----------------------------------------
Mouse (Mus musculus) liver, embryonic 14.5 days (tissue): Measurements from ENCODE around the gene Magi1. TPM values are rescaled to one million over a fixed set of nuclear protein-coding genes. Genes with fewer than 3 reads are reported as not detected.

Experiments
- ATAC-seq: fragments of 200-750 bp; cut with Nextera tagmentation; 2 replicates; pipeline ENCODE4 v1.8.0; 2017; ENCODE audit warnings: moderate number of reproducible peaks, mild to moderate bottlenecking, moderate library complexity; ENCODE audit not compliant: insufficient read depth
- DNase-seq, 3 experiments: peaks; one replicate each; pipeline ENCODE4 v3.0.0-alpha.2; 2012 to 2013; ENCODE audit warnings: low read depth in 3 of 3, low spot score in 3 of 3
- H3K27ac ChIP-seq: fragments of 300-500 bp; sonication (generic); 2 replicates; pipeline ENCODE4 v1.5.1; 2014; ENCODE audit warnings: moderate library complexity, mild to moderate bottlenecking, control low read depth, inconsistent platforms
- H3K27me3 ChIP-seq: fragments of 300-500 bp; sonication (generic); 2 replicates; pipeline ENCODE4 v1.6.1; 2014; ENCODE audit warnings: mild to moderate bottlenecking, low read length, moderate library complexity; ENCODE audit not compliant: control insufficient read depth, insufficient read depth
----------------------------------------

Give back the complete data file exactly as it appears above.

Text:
Mouse (Mus musculus) liver, embryonic 14.5 days (tissue): Measurements from ENCODE around the gene Magi1. TPM values are rescaled to one million over a fixed set of nuclear protein-coding genes. Genes with fewer than 3 reads are reported as not detected.

Experiments
- ATAC-seq: fragments of 200-750 bp; cut with Nextera tagmentation; 2 replicates; pipeline ENCODE4 v1.8.0; 2017; ENCODE audit warnings: moderate number of reproducible peaks, mild to moderate bottlenecking, moderate library complexity; ENCODE audit not compliant: insufficient read depth
- DNase-seq, 3 experiments: peaks; one replicate each; pipeline ENCODE4 v3.0.0-alpha.2; 2012 to 2013; ENCODE audit warnings: low read depth in 3 of 3, low spot score in 3 of 3
- H3K27ac ChIP-seq: fragments of 300-500 bp; sonication (generic); 2 replicates; pipeline ENCODE4 v1.5.1; 2014; ENCODE audit warnings: moderate library complexity, mild to moderate bottlenecking, control low read depth, inconsistent platforms
- H3K27me3 ChIP-seq: fragments of 300-500 bp; sonication (generic); 2 replicates; pipeline ENCODE4 v1.6.1; 2014; ENCODE audit warnings: mild to moderate bottlenecking, low read length, moderate library complexity; ENCODE audit not compliant: control insufficient read depth, insufficient read depth